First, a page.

Smart money and general consensus – not to mention an unblemished race record replete with five Grade 1 victories – figures to yield the 2019 Horse of the Year title to Bricks And Mortar when the trophies are handed out at the 49th annual Eclipse Awards Dinner Thursday night at Gulfstream Park.
Bricks And Mortar, readying for the start of his stud career in Japan, went a long way in his career. Bred by George Strawbridge Jr., he sold for $200,000 as a yearling at the 2015 Keeneland September sale before landing in the care of trainer Chad Brown.
The son of Giant’s Causeway didn’t make it to the races until February of his 3-year-old season but made up for lost time with four straight victories culminating with the Grade 2 National Museum of Racing Hall of Fame Stakes in August 2017 at Saratoga.
We covered the Hall of Fame in the Aug. 5 edition of The Saratoga Special – the same issue where we previewed eventual Horse of the Year Gun Runner’s start in the Grade 1 Whitney, and Brown gave a hint of what was to come for Bricks And Mortar.
He’s undefeated, he’s done nothing wrong, you’ll hear more from this horse,” he said at the end of Tom Law’s piece titled “4-for-4” that appeared in the Aug. 5, 2017 edition of The Saratoga Special.
We didn’t hear it right away; Bricks And Mortar lost his next two starts in the Grade 3 Saranac at Saratoga and Grade 3 Hill Prince at Belmont Park before going to the sidelines with what his connections initially thought was a “career-ending injury.”
Fortunately, and after some work by Ian Brennan and the team at Stonestreet in Ocala and Brown and his crew, Bricks And Mortar returned to the races in late 2018. The racing office managed to get a high-level allowance-optional to go three days before Christmas that Bricks And Mortar won and he returned about a month later and took the inaugural Grade 1 Pegasus World Cup Turf Invitational. Five more wins – four in Grade 1s, including the season-ending score in the Breeders’ Cup Turf – later he became the Horse of the Year favorite.
Here’s a look back at two stories, Tom’s Hall of Fame recap and Joe Clancy’s feature on Bricks And Mortar that appeared in the Aug. 3, 2018 edition of The Special in the feature Saratoga Memories Presented by Keeneland.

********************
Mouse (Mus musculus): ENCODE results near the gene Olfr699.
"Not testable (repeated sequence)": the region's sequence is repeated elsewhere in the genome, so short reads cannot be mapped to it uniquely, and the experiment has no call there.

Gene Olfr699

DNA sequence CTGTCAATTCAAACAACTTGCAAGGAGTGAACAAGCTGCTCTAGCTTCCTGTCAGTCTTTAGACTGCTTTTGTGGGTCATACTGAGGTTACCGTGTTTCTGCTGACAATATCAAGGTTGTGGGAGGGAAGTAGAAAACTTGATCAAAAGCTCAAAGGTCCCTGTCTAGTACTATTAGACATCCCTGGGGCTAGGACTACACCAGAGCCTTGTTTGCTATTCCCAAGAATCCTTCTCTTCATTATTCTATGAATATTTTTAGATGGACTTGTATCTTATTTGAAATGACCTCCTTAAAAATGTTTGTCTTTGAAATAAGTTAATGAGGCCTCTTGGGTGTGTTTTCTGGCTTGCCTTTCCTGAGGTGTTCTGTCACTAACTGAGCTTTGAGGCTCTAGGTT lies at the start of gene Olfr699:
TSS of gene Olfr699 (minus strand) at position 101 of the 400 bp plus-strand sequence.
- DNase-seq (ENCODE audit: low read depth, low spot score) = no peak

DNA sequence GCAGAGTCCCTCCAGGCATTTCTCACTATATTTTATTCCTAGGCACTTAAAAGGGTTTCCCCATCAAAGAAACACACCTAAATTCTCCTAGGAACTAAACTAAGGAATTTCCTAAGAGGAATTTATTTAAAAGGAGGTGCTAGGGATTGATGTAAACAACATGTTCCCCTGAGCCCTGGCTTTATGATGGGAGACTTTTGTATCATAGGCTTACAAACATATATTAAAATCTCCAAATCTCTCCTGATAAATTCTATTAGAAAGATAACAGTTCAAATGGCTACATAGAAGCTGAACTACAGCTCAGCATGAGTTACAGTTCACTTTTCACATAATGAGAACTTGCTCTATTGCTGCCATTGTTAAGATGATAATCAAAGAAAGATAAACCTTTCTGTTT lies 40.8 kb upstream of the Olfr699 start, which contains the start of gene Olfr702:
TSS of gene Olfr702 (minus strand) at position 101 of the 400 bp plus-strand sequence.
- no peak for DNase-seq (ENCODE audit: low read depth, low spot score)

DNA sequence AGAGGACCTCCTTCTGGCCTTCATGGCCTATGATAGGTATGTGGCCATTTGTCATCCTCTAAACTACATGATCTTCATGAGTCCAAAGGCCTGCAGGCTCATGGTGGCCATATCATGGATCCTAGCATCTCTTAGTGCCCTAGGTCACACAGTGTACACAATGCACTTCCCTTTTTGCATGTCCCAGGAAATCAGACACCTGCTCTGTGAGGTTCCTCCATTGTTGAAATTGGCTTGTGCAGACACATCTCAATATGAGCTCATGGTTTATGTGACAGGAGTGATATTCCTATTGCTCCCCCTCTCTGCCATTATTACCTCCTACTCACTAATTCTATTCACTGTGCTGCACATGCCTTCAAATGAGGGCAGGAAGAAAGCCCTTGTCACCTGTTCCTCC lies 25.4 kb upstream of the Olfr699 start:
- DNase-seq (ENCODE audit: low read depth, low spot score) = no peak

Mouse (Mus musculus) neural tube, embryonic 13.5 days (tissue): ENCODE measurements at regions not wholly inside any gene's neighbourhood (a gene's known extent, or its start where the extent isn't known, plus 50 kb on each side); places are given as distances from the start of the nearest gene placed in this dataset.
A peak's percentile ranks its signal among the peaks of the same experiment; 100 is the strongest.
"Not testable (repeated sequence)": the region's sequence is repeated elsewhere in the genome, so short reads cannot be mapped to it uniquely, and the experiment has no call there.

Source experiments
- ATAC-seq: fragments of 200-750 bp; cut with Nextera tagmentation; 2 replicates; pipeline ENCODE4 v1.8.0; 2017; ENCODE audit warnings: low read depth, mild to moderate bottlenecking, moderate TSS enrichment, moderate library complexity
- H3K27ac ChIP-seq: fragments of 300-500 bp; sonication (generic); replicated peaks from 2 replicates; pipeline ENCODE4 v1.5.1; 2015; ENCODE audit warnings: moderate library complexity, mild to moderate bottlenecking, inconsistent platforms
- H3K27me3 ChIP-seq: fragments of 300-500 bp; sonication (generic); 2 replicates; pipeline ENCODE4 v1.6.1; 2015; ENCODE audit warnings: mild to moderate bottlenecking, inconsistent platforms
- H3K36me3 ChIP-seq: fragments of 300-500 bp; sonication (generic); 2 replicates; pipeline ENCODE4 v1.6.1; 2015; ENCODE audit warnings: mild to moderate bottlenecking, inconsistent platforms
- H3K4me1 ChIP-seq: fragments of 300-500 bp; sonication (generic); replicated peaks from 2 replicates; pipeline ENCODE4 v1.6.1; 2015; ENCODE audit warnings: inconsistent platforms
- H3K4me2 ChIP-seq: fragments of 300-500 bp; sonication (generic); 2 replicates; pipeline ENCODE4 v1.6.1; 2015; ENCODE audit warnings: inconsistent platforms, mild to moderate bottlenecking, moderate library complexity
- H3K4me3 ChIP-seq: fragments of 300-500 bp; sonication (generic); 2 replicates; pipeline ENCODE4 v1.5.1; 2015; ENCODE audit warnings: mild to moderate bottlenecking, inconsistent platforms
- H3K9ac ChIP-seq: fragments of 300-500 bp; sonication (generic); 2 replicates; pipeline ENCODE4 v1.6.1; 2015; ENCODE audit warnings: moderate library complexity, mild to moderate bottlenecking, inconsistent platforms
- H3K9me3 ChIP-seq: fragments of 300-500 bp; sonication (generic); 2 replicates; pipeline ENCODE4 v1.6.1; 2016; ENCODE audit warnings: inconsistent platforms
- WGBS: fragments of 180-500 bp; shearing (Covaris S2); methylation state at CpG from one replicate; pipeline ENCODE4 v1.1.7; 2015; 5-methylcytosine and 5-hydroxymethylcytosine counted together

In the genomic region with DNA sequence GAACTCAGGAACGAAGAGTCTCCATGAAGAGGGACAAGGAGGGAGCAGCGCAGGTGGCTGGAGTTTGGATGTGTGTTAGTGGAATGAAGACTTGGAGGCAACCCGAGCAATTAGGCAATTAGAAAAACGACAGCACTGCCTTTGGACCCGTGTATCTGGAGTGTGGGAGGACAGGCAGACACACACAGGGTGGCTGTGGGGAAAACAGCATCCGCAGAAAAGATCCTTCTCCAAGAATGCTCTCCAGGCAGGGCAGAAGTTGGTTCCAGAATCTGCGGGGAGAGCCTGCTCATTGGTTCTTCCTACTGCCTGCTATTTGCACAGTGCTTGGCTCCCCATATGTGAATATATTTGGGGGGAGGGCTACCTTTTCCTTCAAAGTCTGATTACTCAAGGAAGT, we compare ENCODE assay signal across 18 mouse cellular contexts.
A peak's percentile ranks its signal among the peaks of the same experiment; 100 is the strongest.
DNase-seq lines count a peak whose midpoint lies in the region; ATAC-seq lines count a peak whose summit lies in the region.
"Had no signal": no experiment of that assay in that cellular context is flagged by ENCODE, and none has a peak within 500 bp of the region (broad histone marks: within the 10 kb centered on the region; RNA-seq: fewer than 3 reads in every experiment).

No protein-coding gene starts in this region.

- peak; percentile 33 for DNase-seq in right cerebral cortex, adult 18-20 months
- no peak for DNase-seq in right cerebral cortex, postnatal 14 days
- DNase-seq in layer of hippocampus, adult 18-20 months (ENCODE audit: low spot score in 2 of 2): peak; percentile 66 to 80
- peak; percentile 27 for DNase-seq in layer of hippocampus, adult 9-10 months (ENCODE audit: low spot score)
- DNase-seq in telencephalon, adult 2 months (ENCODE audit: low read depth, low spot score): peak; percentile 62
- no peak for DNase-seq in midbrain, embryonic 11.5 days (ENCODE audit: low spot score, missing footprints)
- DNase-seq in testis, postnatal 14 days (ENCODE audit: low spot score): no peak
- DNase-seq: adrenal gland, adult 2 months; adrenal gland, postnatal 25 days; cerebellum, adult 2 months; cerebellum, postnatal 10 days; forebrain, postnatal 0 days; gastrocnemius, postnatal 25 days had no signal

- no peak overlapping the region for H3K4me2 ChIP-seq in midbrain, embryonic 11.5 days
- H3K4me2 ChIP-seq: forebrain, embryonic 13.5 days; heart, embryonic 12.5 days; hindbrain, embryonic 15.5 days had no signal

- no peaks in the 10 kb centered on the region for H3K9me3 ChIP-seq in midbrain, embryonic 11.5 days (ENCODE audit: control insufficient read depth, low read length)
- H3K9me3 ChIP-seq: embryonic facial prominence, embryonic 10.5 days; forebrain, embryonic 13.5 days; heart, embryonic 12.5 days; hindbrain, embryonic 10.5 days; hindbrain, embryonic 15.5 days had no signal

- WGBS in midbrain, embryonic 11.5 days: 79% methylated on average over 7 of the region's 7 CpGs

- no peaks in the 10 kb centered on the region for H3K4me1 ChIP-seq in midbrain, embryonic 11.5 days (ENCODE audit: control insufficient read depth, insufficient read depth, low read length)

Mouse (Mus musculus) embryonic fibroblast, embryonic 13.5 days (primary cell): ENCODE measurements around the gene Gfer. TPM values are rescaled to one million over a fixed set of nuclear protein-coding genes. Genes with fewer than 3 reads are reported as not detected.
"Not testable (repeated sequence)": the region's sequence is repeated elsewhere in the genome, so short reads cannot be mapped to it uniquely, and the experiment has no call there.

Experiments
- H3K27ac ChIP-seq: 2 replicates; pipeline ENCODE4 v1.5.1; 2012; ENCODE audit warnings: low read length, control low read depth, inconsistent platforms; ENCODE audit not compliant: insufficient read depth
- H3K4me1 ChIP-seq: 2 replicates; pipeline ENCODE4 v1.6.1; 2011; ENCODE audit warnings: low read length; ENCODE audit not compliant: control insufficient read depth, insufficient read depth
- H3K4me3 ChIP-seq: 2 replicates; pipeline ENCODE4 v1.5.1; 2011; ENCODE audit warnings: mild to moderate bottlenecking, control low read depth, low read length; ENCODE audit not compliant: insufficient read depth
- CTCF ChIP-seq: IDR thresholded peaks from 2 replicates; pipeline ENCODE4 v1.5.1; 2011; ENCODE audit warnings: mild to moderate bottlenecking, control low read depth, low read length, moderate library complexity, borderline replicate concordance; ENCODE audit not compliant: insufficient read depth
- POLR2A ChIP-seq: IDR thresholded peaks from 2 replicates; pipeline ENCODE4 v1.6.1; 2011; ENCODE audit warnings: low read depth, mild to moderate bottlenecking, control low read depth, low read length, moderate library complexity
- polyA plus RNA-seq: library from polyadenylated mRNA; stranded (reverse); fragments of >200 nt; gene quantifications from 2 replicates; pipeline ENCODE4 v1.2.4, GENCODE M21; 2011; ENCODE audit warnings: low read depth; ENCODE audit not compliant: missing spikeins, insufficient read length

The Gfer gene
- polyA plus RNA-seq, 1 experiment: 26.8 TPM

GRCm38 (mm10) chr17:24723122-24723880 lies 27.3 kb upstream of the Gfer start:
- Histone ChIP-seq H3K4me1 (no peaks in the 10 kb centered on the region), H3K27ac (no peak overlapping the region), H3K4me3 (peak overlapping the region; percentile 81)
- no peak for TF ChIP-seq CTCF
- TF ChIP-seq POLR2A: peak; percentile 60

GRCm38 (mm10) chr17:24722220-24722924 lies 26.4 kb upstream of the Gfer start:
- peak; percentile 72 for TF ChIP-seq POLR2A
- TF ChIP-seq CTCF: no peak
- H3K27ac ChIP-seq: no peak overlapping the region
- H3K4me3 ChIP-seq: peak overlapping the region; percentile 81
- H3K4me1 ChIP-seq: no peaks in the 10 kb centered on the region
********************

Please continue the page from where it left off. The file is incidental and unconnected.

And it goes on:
Bricks And Mortar stays perfect in Grade 2
By Tom Law
Cloud Computing holds the clubhouse lead in the Chad Brown barn for unraced 2-year-olds who overcame their early physical issues before going on to graded stakes success. Bricks And Mortar started his late surge a week later than his stablemate and over a different surface, but he too is doing his best to make up for lost time.
Another step forward came Friday in the Grade 2 National Museum of Racing Hall of Fame Stakes, which marked win No. 4 from as many starts for the 3-year-old son of Giant’s Causeway. He won the $200,000 feature by three-quarters of a length over 2-1 favorite Yoshida with 3-1 second choice Big Handsome third in the field of nine.
Bricks And Mortar didn’t make it to the races until Feb. 18, a week after Cloud Computing broke his maiden on the inner track at Aqueduct, and he’s become a graded stakes winner in a shade more than six months’ time. It took Cloud Computing a little more than three months, but who’s counting?
“He’s everything you want to see in a lightly raced 3-year-old, whether they’re a dirt horse or a turf horse, constant improvement and the will to win,” said Brown, winning his fourth Hall of Fame since 2011 and third straight. “He settled down with a target and he gets there.”
Joel Rosario rode the winner and just as he did in the colt’s other three victories, he made sure the colt got there in time.
“I was there, I just had to stay where I was,” Rosario said. “I took my time trying to put him out, behind the two horses who were on the lead they were keeping on running, you know. He’s a nice horse, he tried very hard.”
Rosario was content to stay on the inside in the early stages of the 1 1/16-mile Hall of Fame after breaking from the rail. He discussed doing just that in the paddock with Brown, who ended Friday with a meet-leading 16 wins in the midst of a strong start toward defending his training title.
Brown also wanted Rosario to keep Bricks And Mortar closer to the pace than he did in the $100,000 Manila Stakes at Belmont July 4. They closed from last that day, into a :47.89 half, and still managed to get up to defeat Big Handsome by a neck with Secretary At War another head back.
“That’s the trip I wanted,” Brown said. “We talked about it in the paddock. Although he won the Manila Stakes last time he was far back off a very slow pace and he flew home to get there, which was remarkable really. Against these horses this time around we talked about it, if he’s was that far back he just wouldn’t get there.
“Joel really did good job to get him out of the gate and get a good pocket trip, forwardly placed today is what we talked about. From there it’s turf racing, he’s either get through or he’s not. I knew if he was able to save that ground and not be too far away that he was good enough.”